The men met
At the corner of Cherry Street and Terry Ave.
The one with the dog
Was dapper, groomed, face washed,
Warm in his Sherpa jacket
A dog in tow on a retractable leash.
The one with the deeply lined face,
Puffy eyes, 3 day old scruff on his jaw,
Missing several teeth, others in dire need of repair,
With no coat, wrapped in a 12th Man flag,
Spoke with the strong odor of ethanol and decay
Emanating from that disheveled gob.
“That’s a fine-looking dog.
I’d love to have a dog like that,
But I’m not responsible enough
To have one.
What’s his name?”
“Felon,” the other man answered.
The man with the dog noticed a puzzled look on the questioning man’s face.
This happened ALL the time.
The man with the dog noticed it, expectantly.
Must be his pronunciation.
“Felon…like a criminal,” said the dog handling man.
That man saw the light go on in the other man’s face and eyes.
“What a COOL name!” said the snaggeltooth.
“He’s a fine animal.
You see, I’m an alcoholic,
No news flash.
“I have a dual diagnosis. May I pet him? I always ask.”
“Sure! Fel…come here and meet…ummm…”
“…Gary. Come here, boy”
The drunk reached out a trembling, weathered hand,
And gently stroked the dog’s wide,smooth head.
The dog’s tail wagged as it always did when shown such affection.
“He’s a fine dog,” he murmured breathing out fumes.
“Maybe someday I can have a dog like him.”
“Well, I hope so,” said the dog’s owner.
“I wonder what you’d have to do in order for that to happen?” he asked respectfully.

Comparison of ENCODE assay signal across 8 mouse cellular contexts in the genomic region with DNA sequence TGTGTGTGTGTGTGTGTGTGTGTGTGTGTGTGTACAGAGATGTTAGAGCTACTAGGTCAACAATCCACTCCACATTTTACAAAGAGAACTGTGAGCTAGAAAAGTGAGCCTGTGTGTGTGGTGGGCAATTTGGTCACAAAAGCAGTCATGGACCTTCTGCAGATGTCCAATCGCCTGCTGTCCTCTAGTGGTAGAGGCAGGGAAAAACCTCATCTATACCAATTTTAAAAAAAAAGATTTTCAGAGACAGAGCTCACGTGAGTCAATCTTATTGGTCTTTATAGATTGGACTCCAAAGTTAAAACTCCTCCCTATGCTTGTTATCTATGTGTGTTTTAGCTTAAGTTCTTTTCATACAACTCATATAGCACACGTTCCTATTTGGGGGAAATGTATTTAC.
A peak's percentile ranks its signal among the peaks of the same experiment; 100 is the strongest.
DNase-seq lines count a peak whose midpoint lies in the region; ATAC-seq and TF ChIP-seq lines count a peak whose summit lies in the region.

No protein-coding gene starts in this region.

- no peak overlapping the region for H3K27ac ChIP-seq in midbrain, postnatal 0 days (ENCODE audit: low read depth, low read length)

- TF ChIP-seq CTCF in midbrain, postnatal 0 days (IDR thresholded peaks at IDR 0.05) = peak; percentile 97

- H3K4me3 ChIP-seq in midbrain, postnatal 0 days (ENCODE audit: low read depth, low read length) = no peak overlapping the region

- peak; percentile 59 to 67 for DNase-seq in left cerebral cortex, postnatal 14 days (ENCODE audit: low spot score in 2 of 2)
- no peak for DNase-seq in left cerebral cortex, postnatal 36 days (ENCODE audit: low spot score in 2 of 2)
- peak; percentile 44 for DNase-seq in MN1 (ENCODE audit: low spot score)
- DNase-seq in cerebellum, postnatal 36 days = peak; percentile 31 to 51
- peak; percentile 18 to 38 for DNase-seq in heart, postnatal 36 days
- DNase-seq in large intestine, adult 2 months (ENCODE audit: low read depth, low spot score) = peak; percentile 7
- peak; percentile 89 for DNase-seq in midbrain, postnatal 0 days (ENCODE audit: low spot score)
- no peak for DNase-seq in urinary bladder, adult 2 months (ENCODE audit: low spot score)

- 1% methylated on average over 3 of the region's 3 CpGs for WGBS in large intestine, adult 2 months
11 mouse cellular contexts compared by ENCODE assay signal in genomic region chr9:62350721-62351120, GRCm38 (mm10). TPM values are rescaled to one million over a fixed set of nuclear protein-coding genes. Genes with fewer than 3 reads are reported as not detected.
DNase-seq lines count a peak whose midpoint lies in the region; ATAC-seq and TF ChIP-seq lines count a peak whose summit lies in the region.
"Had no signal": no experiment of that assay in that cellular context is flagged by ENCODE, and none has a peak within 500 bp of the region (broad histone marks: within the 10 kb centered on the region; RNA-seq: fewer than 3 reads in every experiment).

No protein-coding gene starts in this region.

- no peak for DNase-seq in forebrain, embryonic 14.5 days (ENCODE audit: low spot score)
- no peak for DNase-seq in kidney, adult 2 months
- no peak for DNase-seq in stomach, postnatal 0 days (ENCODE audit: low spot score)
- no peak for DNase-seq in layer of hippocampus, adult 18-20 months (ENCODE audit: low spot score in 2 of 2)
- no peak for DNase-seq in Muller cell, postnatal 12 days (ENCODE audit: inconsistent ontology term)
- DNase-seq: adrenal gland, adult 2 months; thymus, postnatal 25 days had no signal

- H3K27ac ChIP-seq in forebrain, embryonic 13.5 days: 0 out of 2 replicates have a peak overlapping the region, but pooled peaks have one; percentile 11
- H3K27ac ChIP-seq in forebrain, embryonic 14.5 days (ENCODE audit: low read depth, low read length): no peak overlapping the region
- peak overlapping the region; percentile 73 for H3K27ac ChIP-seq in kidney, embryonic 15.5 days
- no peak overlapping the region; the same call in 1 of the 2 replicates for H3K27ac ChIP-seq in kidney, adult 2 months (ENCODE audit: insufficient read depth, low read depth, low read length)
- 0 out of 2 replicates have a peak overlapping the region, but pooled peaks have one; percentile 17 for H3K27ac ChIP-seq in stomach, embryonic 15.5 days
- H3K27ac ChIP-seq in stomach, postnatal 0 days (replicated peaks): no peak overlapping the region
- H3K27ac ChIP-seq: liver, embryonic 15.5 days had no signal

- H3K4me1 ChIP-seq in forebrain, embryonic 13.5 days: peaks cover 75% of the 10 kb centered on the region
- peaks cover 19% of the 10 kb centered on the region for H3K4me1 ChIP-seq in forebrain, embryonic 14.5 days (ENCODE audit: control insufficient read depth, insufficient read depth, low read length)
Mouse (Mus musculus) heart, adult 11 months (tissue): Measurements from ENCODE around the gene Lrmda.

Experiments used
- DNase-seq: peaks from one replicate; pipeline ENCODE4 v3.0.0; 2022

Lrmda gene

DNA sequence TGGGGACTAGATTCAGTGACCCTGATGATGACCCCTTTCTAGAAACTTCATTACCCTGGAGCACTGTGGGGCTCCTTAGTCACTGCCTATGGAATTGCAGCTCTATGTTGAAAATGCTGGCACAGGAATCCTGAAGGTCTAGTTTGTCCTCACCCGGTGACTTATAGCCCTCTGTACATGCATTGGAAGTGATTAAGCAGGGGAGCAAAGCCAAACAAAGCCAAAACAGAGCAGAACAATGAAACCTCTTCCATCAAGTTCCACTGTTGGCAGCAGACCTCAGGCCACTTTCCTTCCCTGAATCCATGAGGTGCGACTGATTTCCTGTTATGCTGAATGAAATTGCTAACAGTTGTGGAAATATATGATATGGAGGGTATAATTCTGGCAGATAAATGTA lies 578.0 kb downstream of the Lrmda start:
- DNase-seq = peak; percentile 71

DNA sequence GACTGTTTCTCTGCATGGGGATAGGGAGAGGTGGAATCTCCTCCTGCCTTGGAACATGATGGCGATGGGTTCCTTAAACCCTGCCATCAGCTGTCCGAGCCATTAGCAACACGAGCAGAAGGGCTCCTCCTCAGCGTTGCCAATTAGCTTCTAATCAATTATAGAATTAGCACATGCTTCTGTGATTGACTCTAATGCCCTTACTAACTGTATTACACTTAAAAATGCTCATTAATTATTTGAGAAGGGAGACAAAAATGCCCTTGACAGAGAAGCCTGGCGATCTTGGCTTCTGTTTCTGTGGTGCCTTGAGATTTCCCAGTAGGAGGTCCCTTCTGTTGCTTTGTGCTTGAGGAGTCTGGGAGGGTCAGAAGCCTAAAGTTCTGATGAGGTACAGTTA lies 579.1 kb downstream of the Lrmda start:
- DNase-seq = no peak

“Well…stop drinking, get a job, and a place of my own.
But that’s really hard.”
“Yes, Gary, it is.
It can be done tho.”
The dog’s chaperon thought back,
Twenty five-odd years earlier,
His own drinking and cocaine use brought him to his knees.
Couch surfing after a hospitalization, faced with the same dual diagnosis.
So bewildering…the dog walker had made it through
The maze of the strong pull for release promised by substances,
The seemingly endless maze of one set of meds
After another, and another, and another.
And yet, here he was
Just doing the next best right thing after the next best right thing.
How would Gary do it?
Without even a couch to surf from?
Burned bridges strewn in his past.
Burnt out friendships and relationships.
No job, no anchoring to any semblance of reality
That the man with the dog had found, after much searching.
“Well, I’ve gotta go,” said Gary.
“You have a good day, Gary”
“Thanks!” And Gary shuffled off, body lurching from impending DT’s.
Right down the street, Straight to the convenience store
To get that “magic potion”
That would set him aright for a few more hours until he required another dose.
“I guess not today, Gary,” the dog’s owner thought,
As he headed home.
And not him?”
© Richard A. Martin, Jr., MD, CPC, 2016